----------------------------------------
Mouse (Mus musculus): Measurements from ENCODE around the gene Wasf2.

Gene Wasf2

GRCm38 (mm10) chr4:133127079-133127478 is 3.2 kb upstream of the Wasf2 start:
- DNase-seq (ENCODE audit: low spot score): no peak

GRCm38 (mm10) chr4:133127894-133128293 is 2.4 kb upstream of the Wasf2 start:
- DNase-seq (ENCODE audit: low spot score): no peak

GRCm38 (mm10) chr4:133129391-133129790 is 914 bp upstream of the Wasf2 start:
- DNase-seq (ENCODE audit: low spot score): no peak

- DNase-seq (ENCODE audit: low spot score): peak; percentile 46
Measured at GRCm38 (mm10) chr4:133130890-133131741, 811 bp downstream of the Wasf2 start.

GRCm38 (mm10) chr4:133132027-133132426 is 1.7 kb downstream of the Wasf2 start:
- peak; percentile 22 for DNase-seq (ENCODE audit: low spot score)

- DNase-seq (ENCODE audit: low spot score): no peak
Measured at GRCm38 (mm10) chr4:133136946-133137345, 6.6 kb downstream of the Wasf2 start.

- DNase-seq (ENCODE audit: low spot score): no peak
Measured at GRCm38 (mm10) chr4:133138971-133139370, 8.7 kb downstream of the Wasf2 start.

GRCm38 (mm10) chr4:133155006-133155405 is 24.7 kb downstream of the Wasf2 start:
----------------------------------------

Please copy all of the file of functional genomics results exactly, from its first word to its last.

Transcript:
Mouse (Mus musculus): Measurements from ENCODE around the gene Wasf2.

Gene Wasf2

GRCm38 (mm10) chr4:133127079-133127478 is 3.2 kb upstream of the Wasf2 start:
- DNase-seq (ENCODE audit: low spot score): no peak

GRCm38 (mm10) chr4:133127894-133128293 is 2.4 kb upstream of the Wasf2 start:
- DNase-seq (ENCODE audit: low spot score): no peak

GRCm38 (mm10) chr4:133129391-133129790 is 914 bp upstream of the Wasf2 start:
- DNase-seq (ENCODE audit: low spot score): no peak

- DNase-seq (ENCODE audit: low spot score): peak; percentile 46
Measured at GRCm38 (mm10) chr4:133130890-133131741, 811 bp downstream of the Wasf2 start.

GRCm38 (mm10) chr4:133132027-133132426 is 1.7 kb downstream of the Wasf2 start:
- peak; percentile 22 for DNase-seq (ENCODE audit: low spot score)

- DNase-seq (ENCODE audit: low spot score): no peak
Measured at GRCm38 (mm10) chr4:133136946-133137345, 6.6 kb downstream of the Wasf2 start.

- DNase-seq (ENCODE audit: low spot score): no peak
Measured at GRCm38 (mm10) chr4:133138971-133139370, 8.7 kb downstream of the Wasf2 start.

GRCm38 (mm10) chr4:133155006-133155405 is 24.7 kb downstream of the Wasf2 start: